Team leaders are not appointed.
They are neither created nor built.
They are discovered.
True leadership ability lies within, and becoming a team leader is not about "acquiring" the skills over time; it is about honing the innate qualities already there.
And right now – whether we want to admit it – there is no leader for the Broncos.
‘Leader’ is one thing; ‘team leader’ another
Donning the unofficial title of "team leader" means being the heart and soul of a team, and it comes via steadiness in the face of adversity, respect from peers and authority alike for both work ethic and performance, plus a self-confidence that can ride the very thin line between self-assuredness and conceit.
And even though many players can be leaders on a team, a rare few can be the one guy who takes the reins, shoulders the team. And most of the time, it needs to be the quarterback.
Wilson wasn’t just the leader on defense for the Broncos in the early 2000s, he was the emotional glue that held the team together in the post-Super Bowl, non-Elway years. Much like our current team, the Broncos didn’t have a strong presence at quarterback who could command the team.
Bailey too was a stable force during a decade of unfulfilled potential on this team and was the go-to leader whenever the quarterback could not be that guy (i.e., Kyle Orton, Jay Cutler).
Rarely are teams as lucky as the Broncos were the past three years to have a strong leader on either side of the ball. In DeMarcus Ware, the team has had a quiet and constant steadiness appreciated by all but revered in particular by one. Ware brought a work ethic, maturity and talent to this team and specifically to a position with a rising star who needed his mentorship. Now Von Miller is well on his way to following Ware’s footsteps and becoming the leader he was born to be.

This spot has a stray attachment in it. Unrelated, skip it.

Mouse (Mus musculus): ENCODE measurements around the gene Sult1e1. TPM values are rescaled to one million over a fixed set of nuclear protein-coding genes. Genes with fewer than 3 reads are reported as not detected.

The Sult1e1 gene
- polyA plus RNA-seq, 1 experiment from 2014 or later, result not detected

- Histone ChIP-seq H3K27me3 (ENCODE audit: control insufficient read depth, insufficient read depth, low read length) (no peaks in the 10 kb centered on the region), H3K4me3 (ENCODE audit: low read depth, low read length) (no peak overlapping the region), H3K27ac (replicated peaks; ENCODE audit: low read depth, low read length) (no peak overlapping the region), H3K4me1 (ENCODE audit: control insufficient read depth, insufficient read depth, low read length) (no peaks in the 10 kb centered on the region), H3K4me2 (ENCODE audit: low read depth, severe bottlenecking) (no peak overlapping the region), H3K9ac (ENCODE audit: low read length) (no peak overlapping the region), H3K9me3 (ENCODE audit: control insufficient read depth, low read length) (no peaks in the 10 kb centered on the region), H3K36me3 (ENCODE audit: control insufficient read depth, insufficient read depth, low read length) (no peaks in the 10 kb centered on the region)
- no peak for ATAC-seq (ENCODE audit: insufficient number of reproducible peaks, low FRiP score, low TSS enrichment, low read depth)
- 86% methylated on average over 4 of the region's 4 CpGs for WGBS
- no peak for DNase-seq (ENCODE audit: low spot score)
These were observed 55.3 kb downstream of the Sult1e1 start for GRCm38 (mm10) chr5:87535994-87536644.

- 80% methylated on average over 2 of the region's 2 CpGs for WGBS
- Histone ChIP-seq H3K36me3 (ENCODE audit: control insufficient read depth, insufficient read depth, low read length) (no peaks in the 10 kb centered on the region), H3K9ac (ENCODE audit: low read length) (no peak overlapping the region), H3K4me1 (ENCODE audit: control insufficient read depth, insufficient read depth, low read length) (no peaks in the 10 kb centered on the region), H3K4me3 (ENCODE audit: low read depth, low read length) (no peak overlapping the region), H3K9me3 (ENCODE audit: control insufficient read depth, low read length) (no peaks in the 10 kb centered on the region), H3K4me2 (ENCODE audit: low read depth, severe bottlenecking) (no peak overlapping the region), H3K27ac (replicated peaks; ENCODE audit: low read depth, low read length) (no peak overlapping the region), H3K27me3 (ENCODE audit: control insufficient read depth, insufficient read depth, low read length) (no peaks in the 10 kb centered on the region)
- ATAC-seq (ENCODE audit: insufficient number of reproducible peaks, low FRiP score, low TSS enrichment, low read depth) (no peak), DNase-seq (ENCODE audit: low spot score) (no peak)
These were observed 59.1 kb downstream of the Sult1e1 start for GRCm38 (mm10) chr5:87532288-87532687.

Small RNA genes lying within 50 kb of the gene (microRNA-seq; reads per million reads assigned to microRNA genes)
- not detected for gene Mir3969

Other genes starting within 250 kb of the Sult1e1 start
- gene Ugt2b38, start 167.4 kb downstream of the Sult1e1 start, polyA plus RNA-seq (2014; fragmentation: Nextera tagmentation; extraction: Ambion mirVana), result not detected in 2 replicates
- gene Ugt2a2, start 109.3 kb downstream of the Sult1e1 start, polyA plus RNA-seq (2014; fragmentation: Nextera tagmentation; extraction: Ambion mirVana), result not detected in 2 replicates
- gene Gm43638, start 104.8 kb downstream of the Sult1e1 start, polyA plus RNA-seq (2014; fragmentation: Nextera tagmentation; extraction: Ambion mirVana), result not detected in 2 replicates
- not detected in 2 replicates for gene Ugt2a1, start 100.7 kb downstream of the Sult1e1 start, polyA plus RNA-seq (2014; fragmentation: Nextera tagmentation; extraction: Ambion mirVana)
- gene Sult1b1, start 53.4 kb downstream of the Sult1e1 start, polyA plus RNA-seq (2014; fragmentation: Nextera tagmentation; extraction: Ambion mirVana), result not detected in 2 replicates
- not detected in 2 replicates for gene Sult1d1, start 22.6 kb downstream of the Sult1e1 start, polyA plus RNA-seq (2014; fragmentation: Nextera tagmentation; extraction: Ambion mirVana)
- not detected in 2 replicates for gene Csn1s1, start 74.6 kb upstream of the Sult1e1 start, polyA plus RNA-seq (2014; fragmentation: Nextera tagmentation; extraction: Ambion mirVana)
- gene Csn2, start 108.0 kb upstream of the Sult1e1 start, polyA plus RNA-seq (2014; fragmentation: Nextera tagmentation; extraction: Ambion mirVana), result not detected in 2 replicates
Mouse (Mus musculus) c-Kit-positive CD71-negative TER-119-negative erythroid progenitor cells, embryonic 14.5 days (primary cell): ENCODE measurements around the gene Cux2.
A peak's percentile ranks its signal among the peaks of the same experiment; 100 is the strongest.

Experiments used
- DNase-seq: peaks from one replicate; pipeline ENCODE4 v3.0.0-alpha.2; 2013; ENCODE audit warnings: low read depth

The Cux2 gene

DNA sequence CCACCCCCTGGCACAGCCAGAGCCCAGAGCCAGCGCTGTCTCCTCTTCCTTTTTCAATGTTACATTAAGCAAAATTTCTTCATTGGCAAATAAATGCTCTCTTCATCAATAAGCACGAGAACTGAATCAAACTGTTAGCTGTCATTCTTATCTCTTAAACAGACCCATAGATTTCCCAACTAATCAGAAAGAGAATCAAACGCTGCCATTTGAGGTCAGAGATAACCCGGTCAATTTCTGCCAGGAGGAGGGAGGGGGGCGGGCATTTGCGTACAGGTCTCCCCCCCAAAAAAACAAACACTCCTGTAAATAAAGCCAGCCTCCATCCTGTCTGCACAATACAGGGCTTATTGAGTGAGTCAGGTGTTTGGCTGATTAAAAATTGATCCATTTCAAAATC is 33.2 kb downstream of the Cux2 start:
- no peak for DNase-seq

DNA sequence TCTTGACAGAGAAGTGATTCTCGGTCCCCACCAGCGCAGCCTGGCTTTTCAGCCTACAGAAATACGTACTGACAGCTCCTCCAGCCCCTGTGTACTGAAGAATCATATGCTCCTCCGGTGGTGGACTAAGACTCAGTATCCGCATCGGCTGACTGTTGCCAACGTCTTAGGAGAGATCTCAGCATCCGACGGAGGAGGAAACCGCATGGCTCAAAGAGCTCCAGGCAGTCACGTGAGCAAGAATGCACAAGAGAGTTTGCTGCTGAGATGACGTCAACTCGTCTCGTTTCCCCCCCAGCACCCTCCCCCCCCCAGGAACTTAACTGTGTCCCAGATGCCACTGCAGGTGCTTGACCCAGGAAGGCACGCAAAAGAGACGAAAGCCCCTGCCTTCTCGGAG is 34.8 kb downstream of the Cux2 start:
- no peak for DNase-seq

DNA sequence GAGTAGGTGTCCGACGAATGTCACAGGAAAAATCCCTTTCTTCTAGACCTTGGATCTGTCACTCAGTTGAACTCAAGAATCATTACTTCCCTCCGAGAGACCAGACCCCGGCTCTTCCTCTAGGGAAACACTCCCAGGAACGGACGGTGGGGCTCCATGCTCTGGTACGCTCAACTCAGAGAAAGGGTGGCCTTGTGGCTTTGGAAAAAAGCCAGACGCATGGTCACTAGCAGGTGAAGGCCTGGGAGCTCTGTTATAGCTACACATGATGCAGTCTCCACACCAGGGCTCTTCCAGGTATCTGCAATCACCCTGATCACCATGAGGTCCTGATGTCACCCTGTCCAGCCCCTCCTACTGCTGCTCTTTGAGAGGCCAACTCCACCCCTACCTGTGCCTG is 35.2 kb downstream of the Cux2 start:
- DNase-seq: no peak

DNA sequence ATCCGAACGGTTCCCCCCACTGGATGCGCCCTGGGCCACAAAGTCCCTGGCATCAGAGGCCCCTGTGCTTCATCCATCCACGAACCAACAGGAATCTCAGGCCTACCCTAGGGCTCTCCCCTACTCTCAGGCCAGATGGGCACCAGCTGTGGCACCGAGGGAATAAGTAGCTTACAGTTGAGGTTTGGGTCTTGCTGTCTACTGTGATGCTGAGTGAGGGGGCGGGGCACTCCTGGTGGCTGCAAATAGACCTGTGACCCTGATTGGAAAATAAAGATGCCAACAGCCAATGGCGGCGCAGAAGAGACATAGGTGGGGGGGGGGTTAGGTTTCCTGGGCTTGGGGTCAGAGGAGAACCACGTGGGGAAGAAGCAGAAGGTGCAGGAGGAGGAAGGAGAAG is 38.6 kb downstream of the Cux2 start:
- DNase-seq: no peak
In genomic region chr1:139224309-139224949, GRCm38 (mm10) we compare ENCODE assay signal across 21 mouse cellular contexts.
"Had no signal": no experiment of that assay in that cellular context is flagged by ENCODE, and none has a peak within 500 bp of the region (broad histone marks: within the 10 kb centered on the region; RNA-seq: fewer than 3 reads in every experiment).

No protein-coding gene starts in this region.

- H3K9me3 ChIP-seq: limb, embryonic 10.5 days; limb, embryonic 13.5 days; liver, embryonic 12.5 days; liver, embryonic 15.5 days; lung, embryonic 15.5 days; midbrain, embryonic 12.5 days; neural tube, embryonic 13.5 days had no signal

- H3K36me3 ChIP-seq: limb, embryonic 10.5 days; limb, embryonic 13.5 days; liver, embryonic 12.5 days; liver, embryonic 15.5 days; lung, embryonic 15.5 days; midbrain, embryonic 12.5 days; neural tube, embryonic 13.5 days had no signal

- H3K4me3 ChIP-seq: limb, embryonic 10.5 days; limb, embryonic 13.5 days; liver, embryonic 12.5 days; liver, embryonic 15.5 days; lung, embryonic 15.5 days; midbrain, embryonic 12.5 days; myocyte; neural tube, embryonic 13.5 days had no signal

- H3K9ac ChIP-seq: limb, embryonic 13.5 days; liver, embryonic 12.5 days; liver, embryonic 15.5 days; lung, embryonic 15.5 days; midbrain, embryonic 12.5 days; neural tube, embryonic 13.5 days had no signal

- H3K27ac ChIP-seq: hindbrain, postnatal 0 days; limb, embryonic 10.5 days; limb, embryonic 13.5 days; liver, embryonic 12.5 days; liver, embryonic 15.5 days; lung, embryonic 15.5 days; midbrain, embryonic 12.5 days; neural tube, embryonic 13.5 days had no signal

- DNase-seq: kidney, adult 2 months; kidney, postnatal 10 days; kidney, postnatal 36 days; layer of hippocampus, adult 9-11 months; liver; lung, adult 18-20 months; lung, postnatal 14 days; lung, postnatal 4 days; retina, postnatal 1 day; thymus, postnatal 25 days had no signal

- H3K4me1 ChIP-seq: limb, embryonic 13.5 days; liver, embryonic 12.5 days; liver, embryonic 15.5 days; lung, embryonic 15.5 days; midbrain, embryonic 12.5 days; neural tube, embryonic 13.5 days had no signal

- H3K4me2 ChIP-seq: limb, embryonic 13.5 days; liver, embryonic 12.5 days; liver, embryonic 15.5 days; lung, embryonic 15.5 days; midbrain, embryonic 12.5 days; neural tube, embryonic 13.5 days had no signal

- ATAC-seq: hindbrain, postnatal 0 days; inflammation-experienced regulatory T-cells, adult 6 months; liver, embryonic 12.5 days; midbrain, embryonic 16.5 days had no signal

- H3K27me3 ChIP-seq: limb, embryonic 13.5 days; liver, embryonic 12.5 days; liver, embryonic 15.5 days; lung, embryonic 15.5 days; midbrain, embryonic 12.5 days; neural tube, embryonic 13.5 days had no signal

Quarterbacks are the natural ‘team’ leaders
But even in that most recent era, there was no debate who the unquestioned leader was in the Broncos locker room - the quarterback. And even when Peyton Manning was struggling in his play, his leadership was ever-present.
Because it will always be the quarterback who teammates intuitively look to for guidance, accountability, example and inspiration.
Broncos quarterbacks have often fit the bill – Frank Tripucka, Craig Morton, John Elway, Jake Plummer, even Tim Tebow, and of course Manning – so we’ve rarely had a leadership vacuum in our locker room.
Many an NFL team has been forced to hang its leadership banner behind another position when the quarterback has lacked the necessary DNA, but those teams (such as Calvin Johnson’s Lions or J.J. Watt’s Texans) have also lacked a je ne sais quoi that pushes them beyond "great" to "elite."